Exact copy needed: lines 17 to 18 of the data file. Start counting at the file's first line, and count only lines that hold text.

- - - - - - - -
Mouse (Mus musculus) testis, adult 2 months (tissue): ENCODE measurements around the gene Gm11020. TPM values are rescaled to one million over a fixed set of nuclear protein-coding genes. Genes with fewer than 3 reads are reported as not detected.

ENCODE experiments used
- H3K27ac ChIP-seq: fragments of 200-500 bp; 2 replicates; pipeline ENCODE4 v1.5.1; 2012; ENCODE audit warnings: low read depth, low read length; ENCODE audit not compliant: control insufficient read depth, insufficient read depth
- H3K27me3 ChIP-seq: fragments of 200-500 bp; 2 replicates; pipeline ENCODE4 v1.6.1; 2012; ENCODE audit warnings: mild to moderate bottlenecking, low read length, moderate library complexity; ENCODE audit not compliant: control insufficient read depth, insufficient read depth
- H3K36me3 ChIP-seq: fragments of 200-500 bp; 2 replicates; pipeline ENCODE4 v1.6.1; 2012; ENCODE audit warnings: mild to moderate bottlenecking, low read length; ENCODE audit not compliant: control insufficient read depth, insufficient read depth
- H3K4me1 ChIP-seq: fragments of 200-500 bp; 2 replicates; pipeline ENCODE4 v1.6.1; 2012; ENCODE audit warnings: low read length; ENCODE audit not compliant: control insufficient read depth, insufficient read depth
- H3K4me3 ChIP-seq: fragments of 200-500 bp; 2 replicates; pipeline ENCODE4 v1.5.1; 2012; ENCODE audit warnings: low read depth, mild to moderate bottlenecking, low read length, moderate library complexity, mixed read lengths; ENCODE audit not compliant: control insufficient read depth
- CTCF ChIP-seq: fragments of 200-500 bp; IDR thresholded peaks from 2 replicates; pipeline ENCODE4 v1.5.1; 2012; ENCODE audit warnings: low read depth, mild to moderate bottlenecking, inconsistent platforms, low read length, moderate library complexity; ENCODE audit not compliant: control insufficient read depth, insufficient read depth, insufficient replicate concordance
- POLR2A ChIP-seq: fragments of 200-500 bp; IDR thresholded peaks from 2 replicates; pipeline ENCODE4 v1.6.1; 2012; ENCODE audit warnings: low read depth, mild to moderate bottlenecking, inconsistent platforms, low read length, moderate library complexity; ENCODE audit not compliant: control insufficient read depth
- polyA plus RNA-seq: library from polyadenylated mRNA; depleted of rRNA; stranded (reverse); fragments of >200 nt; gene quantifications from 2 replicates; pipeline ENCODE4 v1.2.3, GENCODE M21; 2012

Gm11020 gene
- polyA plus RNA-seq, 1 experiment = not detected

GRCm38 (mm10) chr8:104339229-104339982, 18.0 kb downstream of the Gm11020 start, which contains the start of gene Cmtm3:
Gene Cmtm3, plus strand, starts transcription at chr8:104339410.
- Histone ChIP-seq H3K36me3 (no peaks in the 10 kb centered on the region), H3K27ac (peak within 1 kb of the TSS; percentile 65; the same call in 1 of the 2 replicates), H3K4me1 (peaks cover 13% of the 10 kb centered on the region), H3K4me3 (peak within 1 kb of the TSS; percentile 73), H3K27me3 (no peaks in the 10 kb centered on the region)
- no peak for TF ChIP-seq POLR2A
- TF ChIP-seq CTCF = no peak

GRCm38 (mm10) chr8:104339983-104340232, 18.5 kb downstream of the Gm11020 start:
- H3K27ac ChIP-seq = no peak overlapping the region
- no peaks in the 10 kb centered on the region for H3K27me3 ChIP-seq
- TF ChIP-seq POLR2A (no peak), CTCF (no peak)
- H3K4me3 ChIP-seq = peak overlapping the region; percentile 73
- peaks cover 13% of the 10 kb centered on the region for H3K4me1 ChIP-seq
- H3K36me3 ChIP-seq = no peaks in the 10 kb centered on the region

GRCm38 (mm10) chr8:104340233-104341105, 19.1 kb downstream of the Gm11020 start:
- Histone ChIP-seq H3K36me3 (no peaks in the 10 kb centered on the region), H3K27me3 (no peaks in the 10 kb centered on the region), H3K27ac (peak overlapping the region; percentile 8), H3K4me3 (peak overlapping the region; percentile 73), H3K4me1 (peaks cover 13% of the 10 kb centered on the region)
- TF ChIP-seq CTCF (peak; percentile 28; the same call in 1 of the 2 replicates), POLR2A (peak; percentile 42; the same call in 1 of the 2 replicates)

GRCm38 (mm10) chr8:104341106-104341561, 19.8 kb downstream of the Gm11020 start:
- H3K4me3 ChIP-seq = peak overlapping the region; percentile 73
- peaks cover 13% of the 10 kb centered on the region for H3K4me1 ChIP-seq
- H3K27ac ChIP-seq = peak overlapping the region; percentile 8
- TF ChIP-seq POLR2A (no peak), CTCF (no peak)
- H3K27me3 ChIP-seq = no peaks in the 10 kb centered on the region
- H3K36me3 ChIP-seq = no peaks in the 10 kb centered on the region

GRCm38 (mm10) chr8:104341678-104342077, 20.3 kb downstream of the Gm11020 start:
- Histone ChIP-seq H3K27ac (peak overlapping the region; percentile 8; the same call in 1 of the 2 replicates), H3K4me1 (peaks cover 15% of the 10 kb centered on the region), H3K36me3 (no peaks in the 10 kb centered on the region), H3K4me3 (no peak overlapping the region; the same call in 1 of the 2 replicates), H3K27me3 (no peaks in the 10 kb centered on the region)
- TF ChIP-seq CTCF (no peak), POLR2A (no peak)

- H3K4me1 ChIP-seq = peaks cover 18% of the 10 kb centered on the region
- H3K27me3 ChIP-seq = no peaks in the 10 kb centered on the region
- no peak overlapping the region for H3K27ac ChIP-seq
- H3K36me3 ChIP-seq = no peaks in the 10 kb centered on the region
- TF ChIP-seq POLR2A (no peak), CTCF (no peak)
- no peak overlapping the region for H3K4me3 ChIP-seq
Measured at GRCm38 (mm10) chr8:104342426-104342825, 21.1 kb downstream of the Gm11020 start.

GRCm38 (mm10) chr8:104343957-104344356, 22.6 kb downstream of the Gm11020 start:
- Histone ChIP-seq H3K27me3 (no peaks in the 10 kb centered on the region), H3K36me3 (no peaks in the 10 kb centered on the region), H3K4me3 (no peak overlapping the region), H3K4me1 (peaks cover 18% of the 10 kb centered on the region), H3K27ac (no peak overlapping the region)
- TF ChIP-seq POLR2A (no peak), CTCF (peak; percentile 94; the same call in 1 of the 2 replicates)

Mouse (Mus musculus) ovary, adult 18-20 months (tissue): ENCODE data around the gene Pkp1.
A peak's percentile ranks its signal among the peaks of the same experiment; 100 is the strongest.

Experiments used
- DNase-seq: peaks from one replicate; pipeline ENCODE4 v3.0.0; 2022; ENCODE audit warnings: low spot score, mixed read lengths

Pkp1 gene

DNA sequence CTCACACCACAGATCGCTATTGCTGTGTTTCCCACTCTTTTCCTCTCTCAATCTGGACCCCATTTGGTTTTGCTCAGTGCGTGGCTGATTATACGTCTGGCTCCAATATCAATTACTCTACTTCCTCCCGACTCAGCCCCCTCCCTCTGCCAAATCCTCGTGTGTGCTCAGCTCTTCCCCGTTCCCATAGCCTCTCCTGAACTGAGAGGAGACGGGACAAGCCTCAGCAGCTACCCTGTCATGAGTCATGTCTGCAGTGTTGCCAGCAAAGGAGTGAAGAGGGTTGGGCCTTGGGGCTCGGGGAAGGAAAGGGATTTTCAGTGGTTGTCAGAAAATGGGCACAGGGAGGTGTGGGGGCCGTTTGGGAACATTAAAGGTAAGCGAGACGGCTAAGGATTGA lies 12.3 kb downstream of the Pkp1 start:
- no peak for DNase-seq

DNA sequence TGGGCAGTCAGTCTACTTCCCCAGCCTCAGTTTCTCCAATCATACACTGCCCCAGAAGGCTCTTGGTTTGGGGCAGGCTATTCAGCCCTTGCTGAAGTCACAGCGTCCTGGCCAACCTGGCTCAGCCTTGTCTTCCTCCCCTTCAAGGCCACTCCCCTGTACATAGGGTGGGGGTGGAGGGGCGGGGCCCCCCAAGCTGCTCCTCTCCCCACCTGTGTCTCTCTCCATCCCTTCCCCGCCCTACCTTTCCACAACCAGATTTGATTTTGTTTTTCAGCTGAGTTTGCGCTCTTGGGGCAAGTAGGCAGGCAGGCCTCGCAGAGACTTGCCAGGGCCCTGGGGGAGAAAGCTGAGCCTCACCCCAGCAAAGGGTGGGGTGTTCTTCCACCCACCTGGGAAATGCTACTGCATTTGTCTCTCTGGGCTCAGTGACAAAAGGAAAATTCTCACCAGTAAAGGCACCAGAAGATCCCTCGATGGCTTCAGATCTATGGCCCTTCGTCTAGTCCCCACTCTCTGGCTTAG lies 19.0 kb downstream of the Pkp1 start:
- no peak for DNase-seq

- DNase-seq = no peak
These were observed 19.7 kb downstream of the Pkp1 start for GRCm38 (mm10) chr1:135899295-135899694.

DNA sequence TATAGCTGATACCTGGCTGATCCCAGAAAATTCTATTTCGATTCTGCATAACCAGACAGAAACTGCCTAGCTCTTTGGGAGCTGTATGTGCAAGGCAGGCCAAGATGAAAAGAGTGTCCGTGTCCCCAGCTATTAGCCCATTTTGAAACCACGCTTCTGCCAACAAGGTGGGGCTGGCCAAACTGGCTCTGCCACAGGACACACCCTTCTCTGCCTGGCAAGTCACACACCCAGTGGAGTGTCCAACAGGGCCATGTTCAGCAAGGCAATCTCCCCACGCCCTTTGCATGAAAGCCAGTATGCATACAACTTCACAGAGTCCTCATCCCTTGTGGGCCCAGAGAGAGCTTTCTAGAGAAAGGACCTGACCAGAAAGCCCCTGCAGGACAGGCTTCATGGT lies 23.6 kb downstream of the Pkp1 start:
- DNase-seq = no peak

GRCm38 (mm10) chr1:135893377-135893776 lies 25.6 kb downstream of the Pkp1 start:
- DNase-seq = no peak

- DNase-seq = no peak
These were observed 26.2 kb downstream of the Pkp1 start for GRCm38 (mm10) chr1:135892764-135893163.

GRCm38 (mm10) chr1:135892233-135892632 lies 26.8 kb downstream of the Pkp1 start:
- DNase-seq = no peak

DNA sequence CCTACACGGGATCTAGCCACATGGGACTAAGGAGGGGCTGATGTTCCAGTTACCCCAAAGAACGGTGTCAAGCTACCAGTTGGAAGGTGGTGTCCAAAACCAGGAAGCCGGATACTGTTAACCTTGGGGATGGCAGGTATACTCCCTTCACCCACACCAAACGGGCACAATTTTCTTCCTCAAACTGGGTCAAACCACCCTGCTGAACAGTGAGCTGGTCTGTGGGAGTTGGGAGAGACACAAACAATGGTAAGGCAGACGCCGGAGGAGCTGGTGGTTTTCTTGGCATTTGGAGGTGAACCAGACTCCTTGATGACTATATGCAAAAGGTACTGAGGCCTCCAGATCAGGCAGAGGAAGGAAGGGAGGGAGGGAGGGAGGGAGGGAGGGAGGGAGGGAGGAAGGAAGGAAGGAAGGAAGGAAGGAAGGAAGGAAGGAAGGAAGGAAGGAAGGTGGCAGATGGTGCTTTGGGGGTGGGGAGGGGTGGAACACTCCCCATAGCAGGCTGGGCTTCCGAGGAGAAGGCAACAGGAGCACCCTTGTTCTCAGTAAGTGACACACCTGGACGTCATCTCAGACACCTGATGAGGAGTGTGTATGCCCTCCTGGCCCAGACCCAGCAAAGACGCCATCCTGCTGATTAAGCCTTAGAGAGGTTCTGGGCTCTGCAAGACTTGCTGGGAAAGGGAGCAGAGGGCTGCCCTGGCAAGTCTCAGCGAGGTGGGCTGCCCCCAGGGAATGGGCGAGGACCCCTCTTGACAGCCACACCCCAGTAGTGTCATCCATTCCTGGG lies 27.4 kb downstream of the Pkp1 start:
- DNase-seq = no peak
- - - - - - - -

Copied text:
- TF ChIP-seq CTCF = no peak

GRCm38 (mm10) chr8:104339983-104340232, 18.5 kb downstream of the Gm11020 start: